Mario Bros. Review

The NES version of Mario Bros. can be fun for a little while with two players, but it doesn't measure up to the seminal arcade hit it's based on.

Before he was super, he was just plain Mario, and together with his brother Luigi, all he did was rid a dingy sewer of a few types of filthy pests. But Mario Bros. is an arcade classic, and though the version created for the Nintendo Entertainment System captures the gameplay, it lacks the charming presentation of the 1983 original. Besides, this game has been rereleased so many times, chances are you've got at least one copy that was thrown in as an extra in one of your Super Mario Advance games. It's easy to feel very nostalgic for the original Mario Bros., since it's the point of origin for one of the greatest video game series--and characters--of all time. However, the NES port that's available on the Wii's Virtual Console service, while accurate to that particular version, just doesn't do justice to the original.

If you're nostalgic for the days of disappointing arcade-to-home translations, Mario Bros. for the NES is your game.
If you're nostalgic for the days of disappointing arcade-to-home translations, Mario Bros. for the NES is your game.

This is so accurate of a translation of the NES version of Mario Bros. that it even has that game's technical flaws, like issues with slowdown and screen flicker. So if you're nostalgic for a nasty-looking, first-generation Nintendo game, here it is. The gameplay does hold up. Mario Bros. featured an interesting and unique game design, especially if you threw two players into the mix. A couple of pipes at the top of the screen would spew out several types of pests, including turtles reminiscent of Super Mario Bros.' koopa troopas, crabs that get angry when you bother them, and flies that hop around in a vaguely disturbing fashion. All these critters are deadly to the touch, but if you jump up and slam the ground underneath their footing, they flip over and you can knock them out of the arena. To make matters more complicated, fireballs sometimes show up to ruin your day. Mario Bros. takes place entirely on a single screen as waves of pests keep coming, with more, faster pests making your life increasingly difficult. You get occasional respite with a bonus stage, and there's the ever-tempting "POW" block to give the game a bit of strategy; bumping it affects all pests whose feet are planted on the ground.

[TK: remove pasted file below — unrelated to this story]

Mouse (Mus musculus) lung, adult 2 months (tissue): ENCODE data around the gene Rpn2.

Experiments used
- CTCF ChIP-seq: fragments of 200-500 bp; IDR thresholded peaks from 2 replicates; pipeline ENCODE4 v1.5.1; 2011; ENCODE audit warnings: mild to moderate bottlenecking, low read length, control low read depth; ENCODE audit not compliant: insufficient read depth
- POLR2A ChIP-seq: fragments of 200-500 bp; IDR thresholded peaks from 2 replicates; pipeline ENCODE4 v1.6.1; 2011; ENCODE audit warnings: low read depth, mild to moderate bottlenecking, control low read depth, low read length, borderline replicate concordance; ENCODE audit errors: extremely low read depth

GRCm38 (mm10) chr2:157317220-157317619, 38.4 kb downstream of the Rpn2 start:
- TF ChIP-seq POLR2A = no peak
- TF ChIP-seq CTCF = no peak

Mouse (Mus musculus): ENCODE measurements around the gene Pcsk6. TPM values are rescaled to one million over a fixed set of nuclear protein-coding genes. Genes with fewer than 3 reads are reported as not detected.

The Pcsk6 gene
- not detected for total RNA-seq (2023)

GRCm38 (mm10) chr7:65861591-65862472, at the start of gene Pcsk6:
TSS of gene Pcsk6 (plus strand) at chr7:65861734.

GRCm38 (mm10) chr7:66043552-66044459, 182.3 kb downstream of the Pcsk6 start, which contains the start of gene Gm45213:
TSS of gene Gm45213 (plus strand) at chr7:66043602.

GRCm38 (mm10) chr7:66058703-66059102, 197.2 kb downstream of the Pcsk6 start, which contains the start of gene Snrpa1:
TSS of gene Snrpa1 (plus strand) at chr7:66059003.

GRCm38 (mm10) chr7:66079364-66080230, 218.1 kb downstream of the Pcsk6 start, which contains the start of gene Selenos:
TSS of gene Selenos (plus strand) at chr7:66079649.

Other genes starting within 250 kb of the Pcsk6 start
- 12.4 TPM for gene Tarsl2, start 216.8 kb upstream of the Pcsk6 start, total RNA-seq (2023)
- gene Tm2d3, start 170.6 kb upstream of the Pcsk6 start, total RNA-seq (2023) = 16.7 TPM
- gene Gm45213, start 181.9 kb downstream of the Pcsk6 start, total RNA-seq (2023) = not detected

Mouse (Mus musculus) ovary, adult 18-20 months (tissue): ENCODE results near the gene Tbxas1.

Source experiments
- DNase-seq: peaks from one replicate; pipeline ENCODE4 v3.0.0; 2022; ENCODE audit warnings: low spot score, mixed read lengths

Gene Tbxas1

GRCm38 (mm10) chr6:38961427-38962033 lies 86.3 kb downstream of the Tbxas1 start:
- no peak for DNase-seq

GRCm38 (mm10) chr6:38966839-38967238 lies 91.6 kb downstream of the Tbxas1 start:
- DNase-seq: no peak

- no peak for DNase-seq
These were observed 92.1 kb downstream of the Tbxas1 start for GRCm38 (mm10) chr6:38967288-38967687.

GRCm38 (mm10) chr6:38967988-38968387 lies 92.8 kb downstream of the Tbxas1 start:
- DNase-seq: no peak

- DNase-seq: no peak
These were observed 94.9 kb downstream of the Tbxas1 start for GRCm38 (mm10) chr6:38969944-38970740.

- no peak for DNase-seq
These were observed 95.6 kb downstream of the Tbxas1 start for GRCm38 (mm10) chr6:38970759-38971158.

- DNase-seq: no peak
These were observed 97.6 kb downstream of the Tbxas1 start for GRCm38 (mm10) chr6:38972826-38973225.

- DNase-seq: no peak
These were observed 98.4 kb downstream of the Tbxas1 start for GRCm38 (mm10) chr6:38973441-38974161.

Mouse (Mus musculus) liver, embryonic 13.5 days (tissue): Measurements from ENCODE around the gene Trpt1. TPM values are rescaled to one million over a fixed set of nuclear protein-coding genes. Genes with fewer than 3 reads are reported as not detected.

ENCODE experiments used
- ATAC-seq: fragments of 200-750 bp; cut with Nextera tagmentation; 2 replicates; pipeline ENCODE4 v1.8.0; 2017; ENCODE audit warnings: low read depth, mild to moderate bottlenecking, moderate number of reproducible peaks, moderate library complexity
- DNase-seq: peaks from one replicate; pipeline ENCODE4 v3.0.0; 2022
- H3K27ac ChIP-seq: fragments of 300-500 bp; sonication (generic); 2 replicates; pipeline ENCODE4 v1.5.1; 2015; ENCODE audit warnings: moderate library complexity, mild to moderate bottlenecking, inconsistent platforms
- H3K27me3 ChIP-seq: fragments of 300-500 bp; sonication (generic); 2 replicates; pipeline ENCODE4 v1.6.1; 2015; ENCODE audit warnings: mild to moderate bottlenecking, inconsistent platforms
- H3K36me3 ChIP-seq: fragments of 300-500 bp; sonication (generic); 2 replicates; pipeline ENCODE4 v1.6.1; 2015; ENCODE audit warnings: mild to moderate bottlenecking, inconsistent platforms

With two players in the mix, things naturally get competitive as you try to bump off more pests than your friend. You can even bump the other guy straight into harm's way, either intentionally or by accident, a reality that makes both players stay on their toes. For the time, this gameplay was deep. Today, without the incentive of having the high score at your local video arcade (or, say, on an online leaderboard), there's not much reason to play for more than an hour. Probably the best thing about the NES version of Mario Bros. is that it includes that unmistakable "cha-ching" sound whenever Mario collects a coin. For 500 Wii Points ($5), this game could be a decent deal, but only if you've got a partner in plumbing standing by.

The Good

  • You can see traces of Super Mario Bros. in this game
  • Two-player gameplay naturally mixes cooperative and competitive action

The Bad

  • Flicker and slowdown held over from the original NES version
  • Simplistic gameplay means you'll see everything there is to see within minutes
  • Bland graphics look much worse than those of the arcade original

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